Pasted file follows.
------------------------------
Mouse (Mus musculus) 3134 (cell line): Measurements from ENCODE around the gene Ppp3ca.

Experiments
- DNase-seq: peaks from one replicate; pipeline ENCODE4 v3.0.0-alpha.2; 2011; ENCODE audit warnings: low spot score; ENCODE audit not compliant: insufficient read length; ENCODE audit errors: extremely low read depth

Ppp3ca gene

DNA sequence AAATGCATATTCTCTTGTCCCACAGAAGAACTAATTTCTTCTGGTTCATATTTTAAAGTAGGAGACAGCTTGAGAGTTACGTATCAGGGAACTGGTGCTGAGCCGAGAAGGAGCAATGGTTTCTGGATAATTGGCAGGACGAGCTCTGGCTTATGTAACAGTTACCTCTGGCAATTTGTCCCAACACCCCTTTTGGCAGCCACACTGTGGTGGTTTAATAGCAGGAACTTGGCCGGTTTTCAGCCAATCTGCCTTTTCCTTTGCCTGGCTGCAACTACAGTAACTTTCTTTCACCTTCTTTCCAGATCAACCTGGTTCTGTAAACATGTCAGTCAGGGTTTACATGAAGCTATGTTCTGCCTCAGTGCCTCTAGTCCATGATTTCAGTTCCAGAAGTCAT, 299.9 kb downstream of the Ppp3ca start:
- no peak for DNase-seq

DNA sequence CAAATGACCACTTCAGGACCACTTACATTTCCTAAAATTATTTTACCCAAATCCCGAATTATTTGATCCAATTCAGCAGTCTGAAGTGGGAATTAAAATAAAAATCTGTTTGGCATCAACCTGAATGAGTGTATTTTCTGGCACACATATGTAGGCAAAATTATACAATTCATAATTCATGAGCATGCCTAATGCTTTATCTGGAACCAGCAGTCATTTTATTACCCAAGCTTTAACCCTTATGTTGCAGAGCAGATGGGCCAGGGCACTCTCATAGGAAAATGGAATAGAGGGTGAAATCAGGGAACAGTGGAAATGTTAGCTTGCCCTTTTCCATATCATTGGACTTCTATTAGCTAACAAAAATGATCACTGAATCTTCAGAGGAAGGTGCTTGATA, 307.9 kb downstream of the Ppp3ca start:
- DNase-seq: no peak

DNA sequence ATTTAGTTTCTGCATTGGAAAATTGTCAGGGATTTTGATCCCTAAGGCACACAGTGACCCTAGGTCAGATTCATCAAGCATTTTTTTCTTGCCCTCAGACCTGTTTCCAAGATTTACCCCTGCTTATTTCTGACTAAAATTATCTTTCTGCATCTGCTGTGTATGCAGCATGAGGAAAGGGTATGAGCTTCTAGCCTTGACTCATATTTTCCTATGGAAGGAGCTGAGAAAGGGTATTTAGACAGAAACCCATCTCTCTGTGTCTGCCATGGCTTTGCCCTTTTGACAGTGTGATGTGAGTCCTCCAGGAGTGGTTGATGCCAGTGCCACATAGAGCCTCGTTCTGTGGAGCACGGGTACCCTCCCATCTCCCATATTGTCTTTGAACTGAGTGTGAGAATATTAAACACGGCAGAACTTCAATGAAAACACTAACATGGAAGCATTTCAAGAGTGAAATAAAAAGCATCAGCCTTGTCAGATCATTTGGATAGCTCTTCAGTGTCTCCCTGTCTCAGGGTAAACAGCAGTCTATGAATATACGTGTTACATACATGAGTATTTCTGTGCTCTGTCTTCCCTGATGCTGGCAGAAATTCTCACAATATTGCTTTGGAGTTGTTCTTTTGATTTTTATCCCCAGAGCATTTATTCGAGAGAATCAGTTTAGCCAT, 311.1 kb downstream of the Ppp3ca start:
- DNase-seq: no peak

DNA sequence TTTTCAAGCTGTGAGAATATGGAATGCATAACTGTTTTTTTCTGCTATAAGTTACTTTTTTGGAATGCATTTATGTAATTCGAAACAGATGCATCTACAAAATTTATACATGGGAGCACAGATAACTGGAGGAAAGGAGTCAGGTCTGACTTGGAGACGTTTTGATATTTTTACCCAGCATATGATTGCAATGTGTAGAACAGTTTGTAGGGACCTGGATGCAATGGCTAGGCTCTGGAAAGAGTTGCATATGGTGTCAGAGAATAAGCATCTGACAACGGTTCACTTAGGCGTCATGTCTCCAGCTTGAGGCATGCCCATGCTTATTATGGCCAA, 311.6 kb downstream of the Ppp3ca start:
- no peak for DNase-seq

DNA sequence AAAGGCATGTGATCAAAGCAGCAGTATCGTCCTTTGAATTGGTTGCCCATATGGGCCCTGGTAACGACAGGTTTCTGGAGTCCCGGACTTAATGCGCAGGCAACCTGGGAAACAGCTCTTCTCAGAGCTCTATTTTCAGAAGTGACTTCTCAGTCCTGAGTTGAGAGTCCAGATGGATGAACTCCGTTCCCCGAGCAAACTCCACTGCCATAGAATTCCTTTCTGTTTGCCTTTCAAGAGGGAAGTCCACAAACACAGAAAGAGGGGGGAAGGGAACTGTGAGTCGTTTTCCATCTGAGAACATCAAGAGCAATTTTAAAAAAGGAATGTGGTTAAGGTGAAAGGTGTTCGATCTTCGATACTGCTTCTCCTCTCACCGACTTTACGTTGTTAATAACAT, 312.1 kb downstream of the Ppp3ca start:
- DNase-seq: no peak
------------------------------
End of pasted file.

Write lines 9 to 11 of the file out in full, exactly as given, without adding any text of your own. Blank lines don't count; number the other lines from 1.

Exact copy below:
DNA sequence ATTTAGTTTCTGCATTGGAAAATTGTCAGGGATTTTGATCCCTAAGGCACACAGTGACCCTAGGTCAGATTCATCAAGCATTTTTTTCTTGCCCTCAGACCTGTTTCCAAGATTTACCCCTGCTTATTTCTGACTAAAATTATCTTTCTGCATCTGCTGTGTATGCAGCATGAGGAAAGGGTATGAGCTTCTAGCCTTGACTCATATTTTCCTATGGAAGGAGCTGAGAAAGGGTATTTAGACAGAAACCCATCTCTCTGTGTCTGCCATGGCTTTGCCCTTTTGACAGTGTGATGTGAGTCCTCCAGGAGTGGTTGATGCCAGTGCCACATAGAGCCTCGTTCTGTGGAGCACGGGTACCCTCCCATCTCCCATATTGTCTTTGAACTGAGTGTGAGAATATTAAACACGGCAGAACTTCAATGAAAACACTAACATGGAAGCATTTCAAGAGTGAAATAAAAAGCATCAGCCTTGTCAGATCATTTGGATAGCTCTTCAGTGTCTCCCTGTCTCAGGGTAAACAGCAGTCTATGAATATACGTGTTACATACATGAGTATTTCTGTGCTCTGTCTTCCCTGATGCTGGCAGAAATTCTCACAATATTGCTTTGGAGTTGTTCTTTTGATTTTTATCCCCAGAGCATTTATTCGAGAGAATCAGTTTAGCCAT, 311.1 kb downstream of the Ppp3ca start:
- DNase-seq: no peak

DNA sequence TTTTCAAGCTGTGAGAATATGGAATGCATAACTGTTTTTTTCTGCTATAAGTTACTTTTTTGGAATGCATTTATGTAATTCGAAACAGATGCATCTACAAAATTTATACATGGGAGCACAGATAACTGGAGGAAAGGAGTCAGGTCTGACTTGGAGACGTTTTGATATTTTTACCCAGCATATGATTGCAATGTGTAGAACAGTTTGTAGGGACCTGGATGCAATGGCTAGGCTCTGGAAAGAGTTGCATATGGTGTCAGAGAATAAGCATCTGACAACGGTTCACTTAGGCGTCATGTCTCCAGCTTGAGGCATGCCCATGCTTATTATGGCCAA, 311.6 kb downstream of the Ppp3ca start: